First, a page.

Officials in Thailand are turning seized cannabis into medical cannabis products for the domestic market, according to a report from the Grizzle. Last week, law enforcement authorities seized more than 2,204 pounds of illegally grown cannabis and transferred it to the Department of Thai Traditional, Alternative Medicine and the Department of Medical Sciences to process into about 600,000 bottles of cannabis oil. Another 11 pounds will be used by the agencies for experimentation.
This month, Thailand has produced 10,000 bottles of cannabis oil through its state-run medical cannabis program and began distributing them to patients last week, according to the report. The government plans to produce 1 million more bottles at a facility near Bangkok early next year; however, demand is outpacing supply and the cannabis grown in the recent bust is high enough quality for processing.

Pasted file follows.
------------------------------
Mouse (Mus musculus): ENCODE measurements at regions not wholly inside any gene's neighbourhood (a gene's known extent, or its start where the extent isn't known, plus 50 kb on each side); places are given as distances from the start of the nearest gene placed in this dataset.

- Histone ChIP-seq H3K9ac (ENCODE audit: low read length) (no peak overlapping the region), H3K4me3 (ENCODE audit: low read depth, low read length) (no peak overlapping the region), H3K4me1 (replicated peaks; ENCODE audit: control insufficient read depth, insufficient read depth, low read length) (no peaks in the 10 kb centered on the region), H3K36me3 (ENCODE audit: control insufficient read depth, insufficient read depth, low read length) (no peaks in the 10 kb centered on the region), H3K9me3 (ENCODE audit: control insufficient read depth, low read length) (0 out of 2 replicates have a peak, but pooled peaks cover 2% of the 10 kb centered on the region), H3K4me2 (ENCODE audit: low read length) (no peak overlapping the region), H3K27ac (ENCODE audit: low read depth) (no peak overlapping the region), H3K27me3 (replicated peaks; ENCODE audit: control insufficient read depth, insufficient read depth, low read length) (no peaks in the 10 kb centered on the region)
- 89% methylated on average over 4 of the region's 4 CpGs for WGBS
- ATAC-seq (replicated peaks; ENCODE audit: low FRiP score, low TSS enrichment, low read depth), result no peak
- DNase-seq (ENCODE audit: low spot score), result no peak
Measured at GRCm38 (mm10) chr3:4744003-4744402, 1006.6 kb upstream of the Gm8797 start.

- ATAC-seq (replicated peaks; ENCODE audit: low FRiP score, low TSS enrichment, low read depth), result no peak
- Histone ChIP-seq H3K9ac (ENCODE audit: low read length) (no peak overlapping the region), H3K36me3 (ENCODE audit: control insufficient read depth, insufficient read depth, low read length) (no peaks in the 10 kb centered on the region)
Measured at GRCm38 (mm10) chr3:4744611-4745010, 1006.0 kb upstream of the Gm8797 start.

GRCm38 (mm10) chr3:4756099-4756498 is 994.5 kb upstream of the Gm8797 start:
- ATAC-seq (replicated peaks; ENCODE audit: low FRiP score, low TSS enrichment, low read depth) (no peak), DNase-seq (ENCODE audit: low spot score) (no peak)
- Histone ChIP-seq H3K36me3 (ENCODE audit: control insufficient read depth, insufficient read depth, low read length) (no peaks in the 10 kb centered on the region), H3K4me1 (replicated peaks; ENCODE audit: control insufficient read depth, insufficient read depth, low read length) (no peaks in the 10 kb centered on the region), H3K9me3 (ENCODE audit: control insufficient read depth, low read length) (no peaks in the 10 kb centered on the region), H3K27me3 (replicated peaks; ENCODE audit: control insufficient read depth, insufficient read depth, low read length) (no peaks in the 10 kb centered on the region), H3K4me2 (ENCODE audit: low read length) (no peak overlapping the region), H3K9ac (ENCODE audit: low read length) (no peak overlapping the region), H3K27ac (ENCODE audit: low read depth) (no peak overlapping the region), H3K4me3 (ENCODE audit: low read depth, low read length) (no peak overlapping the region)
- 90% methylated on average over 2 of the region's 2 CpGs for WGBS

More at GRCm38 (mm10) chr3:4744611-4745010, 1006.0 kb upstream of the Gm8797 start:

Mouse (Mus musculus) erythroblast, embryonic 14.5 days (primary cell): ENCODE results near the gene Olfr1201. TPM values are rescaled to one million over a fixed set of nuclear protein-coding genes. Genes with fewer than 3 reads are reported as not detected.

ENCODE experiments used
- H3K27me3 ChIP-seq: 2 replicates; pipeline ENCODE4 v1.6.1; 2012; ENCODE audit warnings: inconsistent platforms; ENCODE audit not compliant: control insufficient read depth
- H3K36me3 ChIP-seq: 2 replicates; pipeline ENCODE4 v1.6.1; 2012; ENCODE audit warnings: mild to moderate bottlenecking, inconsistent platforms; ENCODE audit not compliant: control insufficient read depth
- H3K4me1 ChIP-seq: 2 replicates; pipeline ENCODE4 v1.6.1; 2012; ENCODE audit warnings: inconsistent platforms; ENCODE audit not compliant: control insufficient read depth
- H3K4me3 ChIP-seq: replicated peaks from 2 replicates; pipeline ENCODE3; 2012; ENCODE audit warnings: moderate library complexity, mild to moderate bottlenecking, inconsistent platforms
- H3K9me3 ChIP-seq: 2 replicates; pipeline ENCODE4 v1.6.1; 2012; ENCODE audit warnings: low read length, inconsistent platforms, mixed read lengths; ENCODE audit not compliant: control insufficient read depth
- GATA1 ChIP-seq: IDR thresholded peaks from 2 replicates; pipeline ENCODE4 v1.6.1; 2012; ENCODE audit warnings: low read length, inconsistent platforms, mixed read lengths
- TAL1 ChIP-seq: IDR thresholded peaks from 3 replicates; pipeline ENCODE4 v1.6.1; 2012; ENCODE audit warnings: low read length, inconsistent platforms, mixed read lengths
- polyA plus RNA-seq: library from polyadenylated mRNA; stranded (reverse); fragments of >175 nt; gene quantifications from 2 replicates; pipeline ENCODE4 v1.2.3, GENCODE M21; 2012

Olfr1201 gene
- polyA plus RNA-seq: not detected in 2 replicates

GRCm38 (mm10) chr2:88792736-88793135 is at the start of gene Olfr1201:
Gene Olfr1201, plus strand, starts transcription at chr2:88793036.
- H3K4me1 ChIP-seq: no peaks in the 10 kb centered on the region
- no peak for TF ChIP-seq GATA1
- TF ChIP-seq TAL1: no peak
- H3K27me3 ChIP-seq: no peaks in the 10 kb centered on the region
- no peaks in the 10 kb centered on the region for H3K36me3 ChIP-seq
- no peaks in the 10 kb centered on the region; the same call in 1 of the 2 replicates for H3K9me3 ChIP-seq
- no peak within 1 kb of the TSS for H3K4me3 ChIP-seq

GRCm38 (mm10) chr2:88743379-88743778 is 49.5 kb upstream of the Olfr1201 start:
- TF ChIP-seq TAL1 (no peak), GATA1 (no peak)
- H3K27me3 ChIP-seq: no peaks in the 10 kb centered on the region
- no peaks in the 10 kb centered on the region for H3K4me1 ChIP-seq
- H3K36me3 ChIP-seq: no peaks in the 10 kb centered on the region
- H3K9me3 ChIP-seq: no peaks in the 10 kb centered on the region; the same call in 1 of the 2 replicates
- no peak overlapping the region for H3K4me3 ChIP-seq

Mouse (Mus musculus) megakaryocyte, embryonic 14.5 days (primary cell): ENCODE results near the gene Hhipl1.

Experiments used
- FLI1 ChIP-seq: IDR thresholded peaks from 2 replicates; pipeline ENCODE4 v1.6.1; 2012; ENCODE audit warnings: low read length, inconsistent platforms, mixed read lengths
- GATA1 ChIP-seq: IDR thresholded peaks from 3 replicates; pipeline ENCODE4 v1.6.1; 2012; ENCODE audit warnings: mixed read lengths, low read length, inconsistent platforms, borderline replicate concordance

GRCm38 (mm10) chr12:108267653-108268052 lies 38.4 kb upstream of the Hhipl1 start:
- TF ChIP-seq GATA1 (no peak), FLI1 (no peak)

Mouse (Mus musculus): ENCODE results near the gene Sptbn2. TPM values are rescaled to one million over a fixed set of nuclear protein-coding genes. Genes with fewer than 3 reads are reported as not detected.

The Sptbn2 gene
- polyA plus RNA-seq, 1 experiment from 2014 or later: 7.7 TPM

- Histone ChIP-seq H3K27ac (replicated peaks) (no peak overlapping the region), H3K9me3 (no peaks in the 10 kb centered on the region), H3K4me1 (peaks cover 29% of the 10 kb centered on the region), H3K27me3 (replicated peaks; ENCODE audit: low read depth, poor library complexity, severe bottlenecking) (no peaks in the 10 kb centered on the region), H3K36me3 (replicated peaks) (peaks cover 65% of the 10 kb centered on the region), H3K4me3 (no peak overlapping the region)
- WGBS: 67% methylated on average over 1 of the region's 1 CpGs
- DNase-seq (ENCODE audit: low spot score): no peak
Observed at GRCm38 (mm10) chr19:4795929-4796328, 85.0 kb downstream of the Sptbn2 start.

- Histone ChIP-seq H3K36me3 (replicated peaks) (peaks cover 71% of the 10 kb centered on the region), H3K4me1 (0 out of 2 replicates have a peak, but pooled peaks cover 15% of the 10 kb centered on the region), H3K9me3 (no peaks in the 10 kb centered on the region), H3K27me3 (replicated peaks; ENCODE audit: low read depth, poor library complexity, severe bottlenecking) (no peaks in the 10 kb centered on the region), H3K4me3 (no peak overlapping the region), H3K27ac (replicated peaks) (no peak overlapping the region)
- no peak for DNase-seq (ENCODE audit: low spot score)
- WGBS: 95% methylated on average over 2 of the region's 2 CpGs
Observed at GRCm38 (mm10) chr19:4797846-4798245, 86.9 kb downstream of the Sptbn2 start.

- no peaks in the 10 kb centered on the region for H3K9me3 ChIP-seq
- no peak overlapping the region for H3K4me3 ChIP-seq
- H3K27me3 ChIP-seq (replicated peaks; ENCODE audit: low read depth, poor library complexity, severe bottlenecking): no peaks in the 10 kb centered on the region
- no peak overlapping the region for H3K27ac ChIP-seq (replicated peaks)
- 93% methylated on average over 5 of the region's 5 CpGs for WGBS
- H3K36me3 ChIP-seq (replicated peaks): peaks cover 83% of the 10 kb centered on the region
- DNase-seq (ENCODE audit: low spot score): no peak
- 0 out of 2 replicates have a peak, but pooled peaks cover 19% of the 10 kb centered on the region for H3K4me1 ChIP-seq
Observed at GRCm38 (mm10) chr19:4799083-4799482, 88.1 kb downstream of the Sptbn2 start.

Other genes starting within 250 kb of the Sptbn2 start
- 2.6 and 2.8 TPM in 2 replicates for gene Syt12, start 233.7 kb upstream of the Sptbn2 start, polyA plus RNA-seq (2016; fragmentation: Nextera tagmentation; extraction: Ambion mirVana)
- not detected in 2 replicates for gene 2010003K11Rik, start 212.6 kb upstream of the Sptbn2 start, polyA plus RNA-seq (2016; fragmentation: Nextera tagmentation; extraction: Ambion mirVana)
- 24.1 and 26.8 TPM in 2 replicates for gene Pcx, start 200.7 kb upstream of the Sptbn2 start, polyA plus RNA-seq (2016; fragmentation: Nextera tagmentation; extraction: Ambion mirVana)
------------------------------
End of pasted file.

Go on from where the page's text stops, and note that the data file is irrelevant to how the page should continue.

Niyom Termsrisuk, secretary-general at the Office of the Narcotics Control Board, said that the transfer violates no international narcotics laws.
The International Narcotics Control Board, though, has said they are “deeply concerned” with the liberalization of drug laws in Thailand. INCB president Sumyai Viroj told the Bangkok Post that Thai officials should examine its agreements under the 1961 Single Convention on Narcotic Drugs and comply with both Convention on Psychotropic Substances of 1971 and Convention Against Illicit Traffic in Narcotic Drugs and Psychotropic Substances of 1988.
Qualifying conditions for medical cannabis in Thailand include epilepsy, chronic pain, Parkinson’s, Alzheimer’s and the side effects of chemotherapy, although doctors can approve patients for other conditions as they deem fit.
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